In my newsletter article this month I wrote about Advent wreaths and how they can be helpful for families as they prepare for Christmas. I thought I would point you to a few places you can purchase advent wreaths for yourself. Most local Christian bookstores that carry gifts and art will probably have them at this time of year, but if you’re inclined to look online…
Concordia Publishing House
Northwestern Publishing House
<A HREF="http://ws.amazon.com/widgets/q?ServiceVersion=20070822&MarketPlace=US&ID=V20070822%2FUS%2Fashessto-20%2F8001%2Fe5b6dc4a-bb7e-4ead-9b73-62c10857610f&Operation=NoScript">Amazon.com Widgets</A>
If anyone is interested in reading old posts from my old blog, it’s still up.
Back when I was in college, I used to write a regular mass email to friends and family. It even had a name–“Der Brief” (German for “the letter”). Some of you may remember that. It was an easy way to keep in touch with my family back home and let them know what I was up to. It was also a way for me to share with them my experiences as I was beginning my studies for the ministry, and it gave me a way to practice my writing. Sometimes the letters were purely information. It was a summary of the month’s happenings. Other times the letter took on a more devotional character as I shared with the people I loved the reason I was where I was.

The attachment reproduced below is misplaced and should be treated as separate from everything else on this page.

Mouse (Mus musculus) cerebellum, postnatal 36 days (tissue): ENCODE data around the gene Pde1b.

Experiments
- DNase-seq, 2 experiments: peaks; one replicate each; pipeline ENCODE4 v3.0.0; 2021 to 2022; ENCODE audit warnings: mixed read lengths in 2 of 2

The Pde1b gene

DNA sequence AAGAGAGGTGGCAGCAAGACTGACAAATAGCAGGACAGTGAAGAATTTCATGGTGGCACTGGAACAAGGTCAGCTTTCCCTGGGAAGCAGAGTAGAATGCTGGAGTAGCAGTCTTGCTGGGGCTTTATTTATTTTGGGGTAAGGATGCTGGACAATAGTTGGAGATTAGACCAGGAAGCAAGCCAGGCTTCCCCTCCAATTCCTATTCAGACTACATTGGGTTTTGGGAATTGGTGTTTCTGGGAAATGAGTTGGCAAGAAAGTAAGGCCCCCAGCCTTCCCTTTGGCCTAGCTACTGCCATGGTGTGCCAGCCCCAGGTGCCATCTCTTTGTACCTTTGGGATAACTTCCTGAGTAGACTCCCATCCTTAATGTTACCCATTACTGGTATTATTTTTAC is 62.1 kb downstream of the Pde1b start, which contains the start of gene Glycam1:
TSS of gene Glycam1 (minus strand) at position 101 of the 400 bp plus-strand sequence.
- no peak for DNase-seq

Well, I believe that it was not long after I started Seminary that I stopped writing those letters. I’m not exactly sure why. In the meantime, we communicated through Christmas letters, pictures, and other emails. And, sure, I was busy during these years. We had four children. I finished Seminary and now serve as a pastor in a busy congregation. But I still consider it important to share with others the things I am doing and experience.
And now more than ever. Not only am I further away from most of my family, but I am also away from those friends with whom I went to school. I also have a new audience now. I have a congregation of people who do get to see me on a regular basis. But sometimes our contact is limited to more formal settings, like worship services and Bible classes. Sometimes there are things I would like to share with them that don’t really have any other forum. I don’t like to share all kinds of details about my life and family life from the pulpit, but I love to talk about my kids. So for those who are interested, this is for them.
I have experimented with blogging a few times in the past. I have tried different tools and have had different ideas about what it could be or should be. I prefer blogs to email because 1) I don’t have to maintain an email list, 2) if people don’t want to read it, they don’t have to, 3) you can have the technology notify you whenever there is a new post (in a newsreader or by email), and 4) you don’t have to worry about saving emails, because they are all archived on the web site.
So this is a new start. I call it (for now) A Shepherd’s Story. It’s intended to give you a glimpse into the life of this Lutheran pastor. I probably won’t recount day-to-day experiences, but a few that are significant in the life of our family or our congregation. I’ll try not to write long theological treatises, but I will share some observations from Scripture occasionally.